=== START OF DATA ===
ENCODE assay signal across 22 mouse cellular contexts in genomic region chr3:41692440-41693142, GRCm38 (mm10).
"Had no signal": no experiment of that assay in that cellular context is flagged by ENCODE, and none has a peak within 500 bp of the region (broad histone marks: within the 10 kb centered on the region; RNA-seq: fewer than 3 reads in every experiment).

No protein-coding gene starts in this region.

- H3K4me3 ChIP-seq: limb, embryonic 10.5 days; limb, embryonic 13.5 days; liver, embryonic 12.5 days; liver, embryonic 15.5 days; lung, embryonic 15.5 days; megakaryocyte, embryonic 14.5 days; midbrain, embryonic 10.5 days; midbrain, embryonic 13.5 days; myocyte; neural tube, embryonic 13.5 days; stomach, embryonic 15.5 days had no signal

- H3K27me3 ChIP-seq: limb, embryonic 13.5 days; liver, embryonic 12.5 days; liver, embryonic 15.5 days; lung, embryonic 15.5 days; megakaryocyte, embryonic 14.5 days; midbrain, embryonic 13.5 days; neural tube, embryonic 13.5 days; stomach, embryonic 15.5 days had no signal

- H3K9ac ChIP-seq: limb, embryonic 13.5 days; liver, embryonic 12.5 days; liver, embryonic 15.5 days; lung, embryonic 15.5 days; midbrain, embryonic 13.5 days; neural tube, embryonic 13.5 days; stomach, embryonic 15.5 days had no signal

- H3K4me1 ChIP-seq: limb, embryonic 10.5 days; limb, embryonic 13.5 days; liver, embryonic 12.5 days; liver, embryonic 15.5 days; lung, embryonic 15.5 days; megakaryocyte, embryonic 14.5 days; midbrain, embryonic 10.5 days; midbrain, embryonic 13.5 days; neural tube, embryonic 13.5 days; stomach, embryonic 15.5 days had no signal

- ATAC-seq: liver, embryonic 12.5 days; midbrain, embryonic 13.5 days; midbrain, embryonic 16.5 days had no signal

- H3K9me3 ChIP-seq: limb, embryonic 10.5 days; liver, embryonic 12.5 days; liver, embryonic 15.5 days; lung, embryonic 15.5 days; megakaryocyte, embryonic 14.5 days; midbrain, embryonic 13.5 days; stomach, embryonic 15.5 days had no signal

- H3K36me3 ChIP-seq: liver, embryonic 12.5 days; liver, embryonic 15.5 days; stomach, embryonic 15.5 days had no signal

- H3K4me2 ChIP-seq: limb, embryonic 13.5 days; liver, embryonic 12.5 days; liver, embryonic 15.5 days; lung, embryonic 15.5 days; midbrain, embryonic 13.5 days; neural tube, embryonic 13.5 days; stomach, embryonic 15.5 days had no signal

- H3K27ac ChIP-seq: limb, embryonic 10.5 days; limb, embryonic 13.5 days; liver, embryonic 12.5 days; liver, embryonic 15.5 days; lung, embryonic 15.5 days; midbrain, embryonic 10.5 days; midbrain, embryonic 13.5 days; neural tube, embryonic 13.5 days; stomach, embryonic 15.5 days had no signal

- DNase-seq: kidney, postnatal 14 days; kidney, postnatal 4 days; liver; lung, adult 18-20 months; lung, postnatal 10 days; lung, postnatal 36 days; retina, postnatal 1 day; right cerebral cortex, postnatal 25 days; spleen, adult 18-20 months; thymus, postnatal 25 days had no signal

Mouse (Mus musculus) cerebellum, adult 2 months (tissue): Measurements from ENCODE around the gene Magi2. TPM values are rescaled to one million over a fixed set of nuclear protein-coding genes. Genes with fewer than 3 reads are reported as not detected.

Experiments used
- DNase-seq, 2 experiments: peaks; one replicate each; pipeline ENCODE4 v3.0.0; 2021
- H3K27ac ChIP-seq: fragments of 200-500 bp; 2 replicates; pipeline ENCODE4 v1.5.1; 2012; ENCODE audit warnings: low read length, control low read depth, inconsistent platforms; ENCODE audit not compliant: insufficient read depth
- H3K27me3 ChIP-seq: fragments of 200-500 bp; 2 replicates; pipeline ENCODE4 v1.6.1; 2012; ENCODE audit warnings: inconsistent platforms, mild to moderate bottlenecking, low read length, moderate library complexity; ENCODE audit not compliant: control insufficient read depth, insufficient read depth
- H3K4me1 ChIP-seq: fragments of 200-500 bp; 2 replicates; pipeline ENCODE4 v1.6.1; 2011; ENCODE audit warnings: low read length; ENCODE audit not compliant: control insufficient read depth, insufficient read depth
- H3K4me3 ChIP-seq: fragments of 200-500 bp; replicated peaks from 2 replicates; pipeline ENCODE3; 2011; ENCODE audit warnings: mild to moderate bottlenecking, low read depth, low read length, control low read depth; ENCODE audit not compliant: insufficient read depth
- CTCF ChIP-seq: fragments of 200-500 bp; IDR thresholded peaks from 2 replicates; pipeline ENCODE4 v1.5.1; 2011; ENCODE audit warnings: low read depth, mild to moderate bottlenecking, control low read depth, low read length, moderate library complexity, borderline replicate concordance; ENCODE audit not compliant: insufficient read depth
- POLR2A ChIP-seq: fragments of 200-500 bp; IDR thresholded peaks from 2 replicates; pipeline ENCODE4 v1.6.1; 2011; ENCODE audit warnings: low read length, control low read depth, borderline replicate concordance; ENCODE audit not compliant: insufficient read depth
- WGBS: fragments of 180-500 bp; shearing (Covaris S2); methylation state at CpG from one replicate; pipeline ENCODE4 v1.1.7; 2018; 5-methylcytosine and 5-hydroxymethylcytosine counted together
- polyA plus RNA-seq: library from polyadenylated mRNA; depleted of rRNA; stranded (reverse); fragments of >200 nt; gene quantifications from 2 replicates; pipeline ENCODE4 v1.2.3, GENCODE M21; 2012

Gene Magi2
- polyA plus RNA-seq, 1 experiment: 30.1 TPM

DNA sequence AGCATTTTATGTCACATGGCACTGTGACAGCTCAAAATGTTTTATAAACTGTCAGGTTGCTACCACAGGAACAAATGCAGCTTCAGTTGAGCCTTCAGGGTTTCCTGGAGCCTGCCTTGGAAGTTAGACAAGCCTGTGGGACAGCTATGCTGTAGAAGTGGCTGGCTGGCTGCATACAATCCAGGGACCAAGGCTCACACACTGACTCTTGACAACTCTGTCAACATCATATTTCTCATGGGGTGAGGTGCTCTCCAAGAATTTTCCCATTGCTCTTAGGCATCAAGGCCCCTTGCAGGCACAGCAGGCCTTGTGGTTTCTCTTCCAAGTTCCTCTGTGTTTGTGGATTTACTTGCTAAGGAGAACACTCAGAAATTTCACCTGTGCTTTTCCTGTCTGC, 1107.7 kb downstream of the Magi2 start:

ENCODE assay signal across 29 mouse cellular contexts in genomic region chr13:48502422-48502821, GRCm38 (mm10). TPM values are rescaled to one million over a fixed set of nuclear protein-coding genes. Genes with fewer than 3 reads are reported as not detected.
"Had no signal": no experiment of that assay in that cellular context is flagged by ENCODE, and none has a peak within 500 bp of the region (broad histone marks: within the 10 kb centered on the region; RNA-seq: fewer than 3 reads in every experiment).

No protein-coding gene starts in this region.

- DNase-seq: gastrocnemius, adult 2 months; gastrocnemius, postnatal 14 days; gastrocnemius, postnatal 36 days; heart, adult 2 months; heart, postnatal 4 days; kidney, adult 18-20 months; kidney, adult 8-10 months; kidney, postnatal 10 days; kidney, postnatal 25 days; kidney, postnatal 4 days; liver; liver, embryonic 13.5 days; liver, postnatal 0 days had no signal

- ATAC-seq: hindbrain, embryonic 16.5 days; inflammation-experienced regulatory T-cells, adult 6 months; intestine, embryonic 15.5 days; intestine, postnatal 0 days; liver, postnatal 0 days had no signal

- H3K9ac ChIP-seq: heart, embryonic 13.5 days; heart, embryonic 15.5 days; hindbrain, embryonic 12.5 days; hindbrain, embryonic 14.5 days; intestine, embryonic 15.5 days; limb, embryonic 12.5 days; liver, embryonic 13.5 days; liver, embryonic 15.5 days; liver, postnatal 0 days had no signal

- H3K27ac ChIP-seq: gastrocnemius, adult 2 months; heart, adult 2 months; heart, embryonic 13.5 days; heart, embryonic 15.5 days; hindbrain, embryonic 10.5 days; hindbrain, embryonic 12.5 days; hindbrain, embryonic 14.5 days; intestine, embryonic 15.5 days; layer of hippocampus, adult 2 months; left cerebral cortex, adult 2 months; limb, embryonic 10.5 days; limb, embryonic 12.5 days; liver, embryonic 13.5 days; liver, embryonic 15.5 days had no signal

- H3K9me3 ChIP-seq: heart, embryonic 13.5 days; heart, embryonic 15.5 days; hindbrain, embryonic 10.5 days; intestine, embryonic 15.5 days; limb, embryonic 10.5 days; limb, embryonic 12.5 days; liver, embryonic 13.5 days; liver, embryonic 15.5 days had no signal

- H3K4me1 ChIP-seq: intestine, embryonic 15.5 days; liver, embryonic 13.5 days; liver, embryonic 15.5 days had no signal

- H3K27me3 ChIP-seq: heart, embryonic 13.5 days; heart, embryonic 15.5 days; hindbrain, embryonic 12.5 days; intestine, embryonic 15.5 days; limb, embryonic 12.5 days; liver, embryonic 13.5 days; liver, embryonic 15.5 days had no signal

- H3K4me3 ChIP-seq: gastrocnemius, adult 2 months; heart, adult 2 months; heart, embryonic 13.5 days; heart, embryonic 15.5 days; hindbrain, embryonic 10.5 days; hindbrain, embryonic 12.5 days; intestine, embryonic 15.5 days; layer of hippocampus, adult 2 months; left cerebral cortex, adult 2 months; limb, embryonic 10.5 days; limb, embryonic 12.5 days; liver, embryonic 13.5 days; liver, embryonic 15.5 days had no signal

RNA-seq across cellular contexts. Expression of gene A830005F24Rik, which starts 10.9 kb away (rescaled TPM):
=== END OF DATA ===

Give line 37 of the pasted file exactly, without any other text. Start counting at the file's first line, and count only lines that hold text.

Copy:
- H3K27me3 ChIP-seq: heart, embryonic 13.5 days; heart, embryonic 15.5 days; hindbrain, embryonic 12.5 days; intestine, embryonic 15.5 days; limb, embryonic 12.5 days; liver, embryonic 13.5 days; liver, embryonic 15.5 days had no signal